Integrate Spring Boot With Amazon DynamoDB

Published by Vignesh M on

In this post, let’s see how to integrate Spring Boot with Amazon DynamoDB. I have been exploring the option of creating the REST API using Spring Boot backed by DynamoDB. I will share the information that I have learned during the development process with a simple project named Tasklet API.

Let’s build our project on top of the example we have used in the spring boot starter post. The complete project we are going to develop in this post can be downloaded from here or from the downloads section available at the end of this post.

Prerequisite tools

    1. Java 1.8 or higher
    2. Eclipse IDE
    3. Maven

DynamoDB library for Java

To make the integration between Spring based applications and DynamoDB easier, we can make use of the community module Spring Data DynamoDB. I assume that you have imported the project used in the spring boot starter post.

Add the below dependency for spring-data-dynamodb in pom.xml

Using the Tasklet API, users should be able to add, read, edit and delete the Tasks.  As next step we need to create the data model class which represent the Task itself.

We have to represent the sub tasks as well for which another Model class SubTask to be defined.

DynamoDB Config

To access the DynamoDB from Spring Boot application, we need to create and register Spring beans for DynamoDB client.

To complete the configuration, add the entries for AWS access key and secret key in the application.properties.

Note:  When deploying the application into Amazon EC2 instance or Amazon ECS, we can make use of the IAM roles to access the other AWS services like DynamoDB or S3, instead of storing credentials in properties file. At this point of time, to develop this project let’s make use of credentials.

IAM Policy for accessing DynamoDB

For this project, I have created a IAM user named TaskletAPI and attached the below custom IAM policy. I have restricted the IAM policy to have access only for DynamoDB operations on a specific table named Tasks.

Repository interface for CRUD operations

Since we have spring-data-dynamodb in our classpath, we can make use of CRUD repository for our database operations. With @EnableScan annotation, the repository implementation will be registered as a component in the Spring container.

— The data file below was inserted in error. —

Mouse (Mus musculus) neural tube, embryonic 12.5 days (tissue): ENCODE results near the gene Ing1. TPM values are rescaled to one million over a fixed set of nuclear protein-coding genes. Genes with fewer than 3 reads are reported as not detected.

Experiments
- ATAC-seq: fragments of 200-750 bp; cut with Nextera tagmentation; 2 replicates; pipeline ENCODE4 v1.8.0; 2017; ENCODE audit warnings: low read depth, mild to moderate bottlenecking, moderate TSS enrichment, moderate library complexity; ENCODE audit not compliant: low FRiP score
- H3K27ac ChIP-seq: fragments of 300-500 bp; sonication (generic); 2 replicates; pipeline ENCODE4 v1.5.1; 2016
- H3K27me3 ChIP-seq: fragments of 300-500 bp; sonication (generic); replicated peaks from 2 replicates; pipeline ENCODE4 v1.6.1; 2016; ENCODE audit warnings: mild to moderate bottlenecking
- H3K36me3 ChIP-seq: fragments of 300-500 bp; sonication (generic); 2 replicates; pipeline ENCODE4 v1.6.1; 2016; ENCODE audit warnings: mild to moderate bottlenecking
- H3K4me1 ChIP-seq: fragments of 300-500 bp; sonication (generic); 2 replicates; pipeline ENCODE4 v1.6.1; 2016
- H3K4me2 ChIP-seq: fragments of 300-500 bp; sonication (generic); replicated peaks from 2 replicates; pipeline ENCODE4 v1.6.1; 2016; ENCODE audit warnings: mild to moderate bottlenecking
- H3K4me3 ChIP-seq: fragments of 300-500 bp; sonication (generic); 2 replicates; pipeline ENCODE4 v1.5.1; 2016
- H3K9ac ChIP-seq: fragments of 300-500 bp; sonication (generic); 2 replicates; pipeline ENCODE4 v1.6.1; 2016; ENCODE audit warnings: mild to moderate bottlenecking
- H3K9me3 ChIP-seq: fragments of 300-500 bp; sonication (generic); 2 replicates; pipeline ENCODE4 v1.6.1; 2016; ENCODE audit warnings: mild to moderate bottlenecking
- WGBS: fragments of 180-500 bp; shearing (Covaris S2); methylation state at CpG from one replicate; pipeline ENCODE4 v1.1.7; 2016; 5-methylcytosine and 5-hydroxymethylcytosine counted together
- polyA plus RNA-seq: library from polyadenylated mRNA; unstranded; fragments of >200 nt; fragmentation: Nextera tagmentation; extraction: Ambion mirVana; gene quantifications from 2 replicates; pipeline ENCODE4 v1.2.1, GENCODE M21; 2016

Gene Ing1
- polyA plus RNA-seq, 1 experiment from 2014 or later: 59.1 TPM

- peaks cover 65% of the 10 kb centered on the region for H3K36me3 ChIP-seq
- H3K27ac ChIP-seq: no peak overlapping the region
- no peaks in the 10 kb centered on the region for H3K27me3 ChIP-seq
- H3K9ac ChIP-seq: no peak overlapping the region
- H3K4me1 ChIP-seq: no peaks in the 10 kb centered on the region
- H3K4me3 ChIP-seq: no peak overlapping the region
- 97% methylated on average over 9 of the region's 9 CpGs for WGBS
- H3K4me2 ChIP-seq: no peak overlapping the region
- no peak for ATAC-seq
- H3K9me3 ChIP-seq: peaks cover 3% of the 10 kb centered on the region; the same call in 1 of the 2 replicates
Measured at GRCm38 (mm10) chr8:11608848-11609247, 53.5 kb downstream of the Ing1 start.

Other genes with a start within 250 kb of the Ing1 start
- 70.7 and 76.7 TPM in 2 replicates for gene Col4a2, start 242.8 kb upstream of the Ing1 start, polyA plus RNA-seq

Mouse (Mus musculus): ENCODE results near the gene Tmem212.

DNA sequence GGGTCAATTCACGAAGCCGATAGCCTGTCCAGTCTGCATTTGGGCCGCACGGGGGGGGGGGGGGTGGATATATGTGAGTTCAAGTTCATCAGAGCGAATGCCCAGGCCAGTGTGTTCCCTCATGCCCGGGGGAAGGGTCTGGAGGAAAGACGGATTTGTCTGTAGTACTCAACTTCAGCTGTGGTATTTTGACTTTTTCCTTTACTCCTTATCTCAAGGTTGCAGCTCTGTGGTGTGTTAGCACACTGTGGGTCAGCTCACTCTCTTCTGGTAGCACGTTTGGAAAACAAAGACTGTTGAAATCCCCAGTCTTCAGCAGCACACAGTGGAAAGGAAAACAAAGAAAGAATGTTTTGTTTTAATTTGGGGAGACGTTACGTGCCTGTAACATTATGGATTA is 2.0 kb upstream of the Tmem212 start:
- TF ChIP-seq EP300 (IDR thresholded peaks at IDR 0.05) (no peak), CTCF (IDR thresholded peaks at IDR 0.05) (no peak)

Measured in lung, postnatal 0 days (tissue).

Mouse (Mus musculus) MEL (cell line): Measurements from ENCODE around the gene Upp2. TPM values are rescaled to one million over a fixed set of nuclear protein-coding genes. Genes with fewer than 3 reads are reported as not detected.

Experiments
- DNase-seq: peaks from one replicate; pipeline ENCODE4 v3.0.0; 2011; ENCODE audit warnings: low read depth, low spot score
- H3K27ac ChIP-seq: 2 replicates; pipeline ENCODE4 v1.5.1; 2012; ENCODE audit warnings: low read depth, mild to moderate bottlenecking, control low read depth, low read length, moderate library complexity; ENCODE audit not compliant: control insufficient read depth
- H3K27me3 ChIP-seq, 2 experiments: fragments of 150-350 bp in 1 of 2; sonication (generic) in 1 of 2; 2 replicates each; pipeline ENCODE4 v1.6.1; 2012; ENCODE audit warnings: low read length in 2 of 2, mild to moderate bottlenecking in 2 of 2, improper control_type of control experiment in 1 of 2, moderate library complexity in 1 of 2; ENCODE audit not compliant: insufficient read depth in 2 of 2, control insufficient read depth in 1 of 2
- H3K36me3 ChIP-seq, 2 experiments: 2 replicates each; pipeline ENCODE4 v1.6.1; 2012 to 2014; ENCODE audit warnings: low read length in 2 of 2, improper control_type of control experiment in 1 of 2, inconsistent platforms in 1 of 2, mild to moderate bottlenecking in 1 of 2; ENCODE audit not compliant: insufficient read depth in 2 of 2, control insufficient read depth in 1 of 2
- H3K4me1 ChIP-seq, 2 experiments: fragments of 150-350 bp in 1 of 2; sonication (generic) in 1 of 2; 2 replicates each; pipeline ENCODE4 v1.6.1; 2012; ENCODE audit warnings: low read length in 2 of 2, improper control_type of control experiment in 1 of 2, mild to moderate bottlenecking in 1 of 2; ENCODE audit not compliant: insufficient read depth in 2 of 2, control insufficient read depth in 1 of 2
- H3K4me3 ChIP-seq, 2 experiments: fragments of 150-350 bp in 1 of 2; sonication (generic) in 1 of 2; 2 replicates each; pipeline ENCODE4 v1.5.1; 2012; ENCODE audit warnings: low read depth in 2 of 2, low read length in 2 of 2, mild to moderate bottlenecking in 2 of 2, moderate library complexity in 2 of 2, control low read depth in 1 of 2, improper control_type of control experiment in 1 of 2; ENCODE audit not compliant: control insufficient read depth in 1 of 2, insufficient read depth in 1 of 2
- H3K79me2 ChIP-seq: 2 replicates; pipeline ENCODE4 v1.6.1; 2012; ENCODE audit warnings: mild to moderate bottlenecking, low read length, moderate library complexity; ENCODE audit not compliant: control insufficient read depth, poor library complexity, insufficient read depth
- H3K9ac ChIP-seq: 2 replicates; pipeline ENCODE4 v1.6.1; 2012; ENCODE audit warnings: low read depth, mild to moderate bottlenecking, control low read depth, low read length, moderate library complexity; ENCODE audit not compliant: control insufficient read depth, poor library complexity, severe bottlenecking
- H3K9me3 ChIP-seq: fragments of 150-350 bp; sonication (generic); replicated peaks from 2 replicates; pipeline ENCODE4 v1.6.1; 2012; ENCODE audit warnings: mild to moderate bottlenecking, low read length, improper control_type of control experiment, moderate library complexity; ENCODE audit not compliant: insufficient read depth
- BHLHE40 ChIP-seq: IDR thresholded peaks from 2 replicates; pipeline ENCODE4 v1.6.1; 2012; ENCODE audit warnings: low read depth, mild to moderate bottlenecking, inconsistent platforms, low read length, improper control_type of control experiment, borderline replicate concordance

REST controller

Okay. Now we are all set to write our controller class for handling the incoming requests. Let’s write handler methods for writing/fetching user task to/from DynamoDB. Our controller class looks as shown in below listing.

@PostMapping annotation indicates that the HTTP POST request with URI http://<domain>:<port>/tasklet/task will be handled and the data will be saved to database. The call is then delegated to service class from the controller.

Similarly, @GetMapping annotation on method getTaskByUserId indicates that HTTP GET request with URI http://<domain>:<port>/tasklet/task/{userid}will be handled and the data will be returned after fetching from database.

HttpResponse and TaskMetaData are helper classes to form the ResponseEntity.

HttpResponse.java

TaskMetaData.java

Managing API versions

If we need to manage the API versions going further, we can do that using Query params in the request URI. For example, if we have this application running on port 8080, then issue the request as below:

with query param

http://localhost:8080/tasklet/task?version=2

In this case, we can route to the appropriate service method for processing the request.

without query param

http://localhost:8080/tasklet/task

If we define the query param as optional, then by default we can route to the latest api version service method if the version param is not present in request.

Unit testing

We have completed developing our Tasklet service. Let’s write some unit tests to ensure that the application is working as expected.

Testing with Postman API client

Before testing with Postman client, make sure the application is up and running. It should run on the default port 8080 since we haven’t explicitly configured the server’s port.

Launch the Postman client and make a HTTP POST request to http://localhost:8080/tasklet/task?version=1 .  Input the below sample request.

You should see the response similar to the one shown in the below listing.

Conclusion

We have seen how to integrate Spring Boot with Amazon DynamoDB . Finally, we have written unit tests to test our Tasklet API service. We will add more features of Spring Boot and Spring Cloud to our application in the upcoming posts. Stay tuned!

The source code we have worked on so far is available in the downloads section. If you have any questions, feel free to post it in the comments section. Thank you.


Download source code : spring-boot-with-dynamodb.zip



Vignesh M

Java developer , AWS Certified Solutions Architect Associate and Cloud technology enthusiast. Currently working for Hexaware technologies. He believes that knowledge increases by sharing not by saving.

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